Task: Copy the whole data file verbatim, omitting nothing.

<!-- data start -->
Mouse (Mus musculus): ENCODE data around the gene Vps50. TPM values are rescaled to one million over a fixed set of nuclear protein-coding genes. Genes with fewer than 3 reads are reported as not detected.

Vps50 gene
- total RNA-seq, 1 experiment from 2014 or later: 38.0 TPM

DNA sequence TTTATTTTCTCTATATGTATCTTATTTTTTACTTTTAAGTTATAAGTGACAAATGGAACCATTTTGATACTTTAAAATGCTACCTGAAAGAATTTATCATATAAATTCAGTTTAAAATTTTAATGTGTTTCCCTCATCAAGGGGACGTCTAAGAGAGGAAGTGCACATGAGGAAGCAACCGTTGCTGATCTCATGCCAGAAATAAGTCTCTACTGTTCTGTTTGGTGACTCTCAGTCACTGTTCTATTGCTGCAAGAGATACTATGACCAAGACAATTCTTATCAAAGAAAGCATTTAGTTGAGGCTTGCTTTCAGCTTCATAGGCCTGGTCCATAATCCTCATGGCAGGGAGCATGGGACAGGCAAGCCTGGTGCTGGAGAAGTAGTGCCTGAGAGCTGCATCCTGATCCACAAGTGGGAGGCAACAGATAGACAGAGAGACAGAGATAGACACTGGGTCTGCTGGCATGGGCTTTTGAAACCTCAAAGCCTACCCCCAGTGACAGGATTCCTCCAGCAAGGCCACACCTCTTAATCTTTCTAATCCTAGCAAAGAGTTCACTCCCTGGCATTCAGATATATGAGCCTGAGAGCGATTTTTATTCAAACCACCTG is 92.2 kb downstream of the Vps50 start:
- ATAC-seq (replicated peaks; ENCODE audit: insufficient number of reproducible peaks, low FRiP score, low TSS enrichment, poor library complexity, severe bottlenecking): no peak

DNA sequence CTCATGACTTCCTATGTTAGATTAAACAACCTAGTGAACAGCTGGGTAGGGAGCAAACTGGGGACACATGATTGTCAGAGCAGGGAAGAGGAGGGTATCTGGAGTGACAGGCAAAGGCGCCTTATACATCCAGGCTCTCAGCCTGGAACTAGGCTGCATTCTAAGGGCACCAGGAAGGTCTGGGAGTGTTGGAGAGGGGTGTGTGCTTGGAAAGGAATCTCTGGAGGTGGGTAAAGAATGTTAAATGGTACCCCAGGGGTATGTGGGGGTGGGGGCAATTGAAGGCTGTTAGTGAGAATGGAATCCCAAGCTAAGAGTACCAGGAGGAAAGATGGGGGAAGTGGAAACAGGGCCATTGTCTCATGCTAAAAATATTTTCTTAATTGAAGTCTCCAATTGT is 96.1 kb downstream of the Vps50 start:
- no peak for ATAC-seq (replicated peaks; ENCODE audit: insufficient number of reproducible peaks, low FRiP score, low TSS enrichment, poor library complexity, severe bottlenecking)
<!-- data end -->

Mouse (Mus musculus): ENCODE data around the gene Vps50. TPM values are rescaled to one million over a fixed set of nuclear protein-coding genes. Genes with fewer than 3 reads are reported as not detected.

Vps50 gene
- total RNA-seq, 1 experiment from 2014 or later: 38.0 TPM

DNA sequence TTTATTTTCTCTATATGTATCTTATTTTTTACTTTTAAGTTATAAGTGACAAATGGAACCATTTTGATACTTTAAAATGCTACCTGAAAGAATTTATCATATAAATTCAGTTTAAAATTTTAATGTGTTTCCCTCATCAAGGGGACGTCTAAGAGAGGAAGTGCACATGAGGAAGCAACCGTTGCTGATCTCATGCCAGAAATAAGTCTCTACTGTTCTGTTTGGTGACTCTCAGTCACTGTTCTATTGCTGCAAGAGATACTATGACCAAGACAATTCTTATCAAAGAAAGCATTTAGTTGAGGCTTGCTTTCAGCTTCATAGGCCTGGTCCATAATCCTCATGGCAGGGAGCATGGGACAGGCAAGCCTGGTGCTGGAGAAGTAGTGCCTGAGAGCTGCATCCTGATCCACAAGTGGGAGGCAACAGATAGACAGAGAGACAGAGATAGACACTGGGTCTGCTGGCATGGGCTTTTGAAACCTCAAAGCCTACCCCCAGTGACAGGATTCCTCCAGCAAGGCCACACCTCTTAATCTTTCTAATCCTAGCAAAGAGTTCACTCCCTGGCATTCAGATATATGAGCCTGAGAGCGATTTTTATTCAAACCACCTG is 92.2 kb downstream of the Vps50 start:
- ATAC-seq (replicated peaks; ENCODE audit: insufficient number of reproducible peaks, low FRiP score, low TSS enrichment, poor library complexity, severe bottlenecking): no peak

DNA sequence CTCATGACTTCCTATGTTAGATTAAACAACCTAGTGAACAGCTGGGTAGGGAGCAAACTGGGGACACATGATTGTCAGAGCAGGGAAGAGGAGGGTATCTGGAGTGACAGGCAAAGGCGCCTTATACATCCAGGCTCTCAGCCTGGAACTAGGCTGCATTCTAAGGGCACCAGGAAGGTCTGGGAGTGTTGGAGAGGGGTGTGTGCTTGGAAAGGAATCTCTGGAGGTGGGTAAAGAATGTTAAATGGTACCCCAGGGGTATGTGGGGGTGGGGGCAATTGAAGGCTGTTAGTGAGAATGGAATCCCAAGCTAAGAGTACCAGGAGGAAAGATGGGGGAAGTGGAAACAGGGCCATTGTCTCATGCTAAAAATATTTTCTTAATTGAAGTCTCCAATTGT is 96.1 kb downstream of the Vps50 start:
- no peak for ATAC-seq (replicated peaks; ENCODE audit: insufficient number of reproducible peaks, low FRiP score, low TSS enrichment, poor library complexity, severe bottlenecking)